The global COVID-19 pandemic impacted people greatly and upended life as we knew it. The one universal implication that it had for businesses across the world was forcing the immediate transition to remote working for nearly everyone. Since then, working from home has essentially become the norm for many organizations and professionals across industries.
Unfortunately, not every business or enterprise was ready to shift to this new remote working reality overnight. What this means is that a lot of businesses are still either not adequately equipped with the infrastructure to enable remote working, or they don't have requisite processes in place that make the new way of working feasible and effective.
Another problem that arose in the wake of COVID-19 and increased remote working was the sudden spike in cyber-attacks the world over. Cyber criminals love it and rub their hands in glee as more people leverage the internet to work remotely, sometimes working with sensitive data on unprotected home networks, shared computers, and routers.
Sadly, many organizations still do not provide their remote workers with cyber security basics like patched and up-to-date VPN servers to combat cyber-security threats, leaving a vibrant playing field for cyber criminals to revel in.
It's Necessary to Make Remote Working Secure
What organizations need to recognize today is that making remote work secure is imperative, and it’s also not difficult to do. You can follow a checklist and simple best practices to make remote working from anywhere secure.
As the private sector and governments continue to rattle their brains over the best ways to grapple with evolving cybersecurity threats, one thing is clear – remote work is here to stay.
So, it’s best to look into the least complicated and most effective ways to make ‘working from anywhere’ secure for businesses, employees, and individuals.
Cybersecurity Checklist to Secure Remote Working
At the height of the Covid-19 pandemic, Cyber Management Alliance developed a handy Remote Working Cybersecurity Checklist to help businesses protect themselves and their customers’ sensitive data and information that is still useful today.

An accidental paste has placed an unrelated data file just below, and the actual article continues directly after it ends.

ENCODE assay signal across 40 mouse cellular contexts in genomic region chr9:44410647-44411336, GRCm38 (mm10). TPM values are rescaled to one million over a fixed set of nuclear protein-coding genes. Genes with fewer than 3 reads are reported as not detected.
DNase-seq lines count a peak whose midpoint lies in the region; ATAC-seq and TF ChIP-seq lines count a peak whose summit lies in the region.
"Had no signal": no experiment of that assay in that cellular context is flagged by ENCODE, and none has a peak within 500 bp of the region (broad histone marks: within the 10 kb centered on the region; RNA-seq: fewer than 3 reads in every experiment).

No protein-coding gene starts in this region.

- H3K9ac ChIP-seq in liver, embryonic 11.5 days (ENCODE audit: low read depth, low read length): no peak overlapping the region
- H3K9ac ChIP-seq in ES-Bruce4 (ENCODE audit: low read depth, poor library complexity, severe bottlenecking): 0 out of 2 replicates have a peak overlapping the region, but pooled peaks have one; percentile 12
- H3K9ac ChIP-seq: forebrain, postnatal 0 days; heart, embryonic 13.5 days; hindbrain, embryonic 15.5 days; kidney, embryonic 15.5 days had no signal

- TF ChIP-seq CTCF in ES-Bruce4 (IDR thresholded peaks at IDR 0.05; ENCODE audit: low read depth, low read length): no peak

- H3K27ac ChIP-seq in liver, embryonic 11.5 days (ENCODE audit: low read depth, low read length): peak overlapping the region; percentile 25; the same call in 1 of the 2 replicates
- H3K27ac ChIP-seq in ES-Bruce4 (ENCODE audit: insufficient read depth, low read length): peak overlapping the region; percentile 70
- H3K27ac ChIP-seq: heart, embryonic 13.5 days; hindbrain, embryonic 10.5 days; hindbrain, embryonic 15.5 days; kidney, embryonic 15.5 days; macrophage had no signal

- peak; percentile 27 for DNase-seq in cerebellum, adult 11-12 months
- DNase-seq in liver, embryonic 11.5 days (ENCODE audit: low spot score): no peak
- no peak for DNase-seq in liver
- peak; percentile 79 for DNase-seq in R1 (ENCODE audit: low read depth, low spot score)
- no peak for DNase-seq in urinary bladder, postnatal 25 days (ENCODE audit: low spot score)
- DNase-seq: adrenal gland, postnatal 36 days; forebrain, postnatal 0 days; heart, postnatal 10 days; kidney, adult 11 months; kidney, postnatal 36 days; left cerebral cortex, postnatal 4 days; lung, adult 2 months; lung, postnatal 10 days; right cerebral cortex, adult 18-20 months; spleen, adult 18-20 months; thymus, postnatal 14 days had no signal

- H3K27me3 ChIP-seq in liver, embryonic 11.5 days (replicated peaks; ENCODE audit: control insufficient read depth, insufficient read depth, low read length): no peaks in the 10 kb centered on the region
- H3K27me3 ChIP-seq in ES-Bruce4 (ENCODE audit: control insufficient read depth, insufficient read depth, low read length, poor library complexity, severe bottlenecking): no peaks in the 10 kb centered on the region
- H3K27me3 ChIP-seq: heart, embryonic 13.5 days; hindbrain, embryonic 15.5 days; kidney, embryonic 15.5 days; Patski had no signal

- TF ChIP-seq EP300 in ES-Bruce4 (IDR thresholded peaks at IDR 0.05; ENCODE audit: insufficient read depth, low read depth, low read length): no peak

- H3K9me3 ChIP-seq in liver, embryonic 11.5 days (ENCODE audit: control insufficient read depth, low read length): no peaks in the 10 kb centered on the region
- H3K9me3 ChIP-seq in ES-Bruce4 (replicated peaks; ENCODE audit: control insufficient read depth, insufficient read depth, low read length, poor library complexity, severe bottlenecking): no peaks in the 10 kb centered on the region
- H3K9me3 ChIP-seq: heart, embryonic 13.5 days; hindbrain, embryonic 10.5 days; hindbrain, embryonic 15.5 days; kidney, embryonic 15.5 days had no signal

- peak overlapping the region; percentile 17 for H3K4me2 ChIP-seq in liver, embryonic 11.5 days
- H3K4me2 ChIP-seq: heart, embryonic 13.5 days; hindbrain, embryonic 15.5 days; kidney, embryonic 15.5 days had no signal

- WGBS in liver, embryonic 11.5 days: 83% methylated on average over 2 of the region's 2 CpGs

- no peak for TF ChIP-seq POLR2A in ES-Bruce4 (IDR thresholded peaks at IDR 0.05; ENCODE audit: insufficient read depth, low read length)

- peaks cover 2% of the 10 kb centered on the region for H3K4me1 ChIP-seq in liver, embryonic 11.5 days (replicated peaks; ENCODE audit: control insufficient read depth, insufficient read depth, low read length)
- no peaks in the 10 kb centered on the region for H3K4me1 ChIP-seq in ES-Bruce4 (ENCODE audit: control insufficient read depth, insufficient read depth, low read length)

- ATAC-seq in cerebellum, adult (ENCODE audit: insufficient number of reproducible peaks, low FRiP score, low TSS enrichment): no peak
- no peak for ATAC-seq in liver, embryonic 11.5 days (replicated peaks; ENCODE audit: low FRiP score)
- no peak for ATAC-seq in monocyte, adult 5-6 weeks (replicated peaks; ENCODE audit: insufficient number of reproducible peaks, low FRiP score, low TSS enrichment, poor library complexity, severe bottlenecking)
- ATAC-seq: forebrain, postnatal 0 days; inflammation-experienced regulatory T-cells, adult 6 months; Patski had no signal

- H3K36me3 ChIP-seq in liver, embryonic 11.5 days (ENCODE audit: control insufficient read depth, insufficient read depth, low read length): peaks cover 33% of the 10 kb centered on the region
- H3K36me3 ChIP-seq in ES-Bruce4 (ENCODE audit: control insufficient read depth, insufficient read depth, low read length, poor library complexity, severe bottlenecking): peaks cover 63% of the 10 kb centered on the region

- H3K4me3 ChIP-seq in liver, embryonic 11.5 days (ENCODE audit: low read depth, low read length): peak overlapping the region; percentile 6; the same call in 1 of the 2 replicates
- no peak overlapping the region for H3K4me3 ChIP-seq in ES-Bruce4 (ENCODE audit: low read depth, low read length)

Here are basic cybersecurity tips and best practices to help you fortify the security infrastructure of your business and facilitate your employees to work from anywhere securely!
1. Basic Awareness Building
This action is the easiest to take, yet it’s also the easiest to overlook. An email, a quick video session, or a weekly newsletter - any convenient and cost-effective medium can be used to sensitize employees on a regular basis about the security threats that loom large, how they can be trapped by malicious actors online and what they can do to keep their work and their jobs safe.
Start the remote cybersecurity awareness training by going over some simple principles: remind staff not to share their work devices with their children or spouses, inform them that their activity is being regularly monitored, encourage them to use password managers and to never share their passwords on email or messages. Also, send workers regular reminders to update critical software etc.
2. Phishing Emails
Speaking of awareness building, phishing emails are the number one source of the majority of cyber-attacks that take place globally. It is usually an unsuspecting employee that clicks on a malicious email, and that’s all cyber criminals need to enter into your computer network.
All staff have to be made well aware of the dangers and methods of preventing phishing, SMShing, and Vishing – especially when it comes to links and documents with business related information. They must also be encouraged to report malware infections and suspicious activities promptly.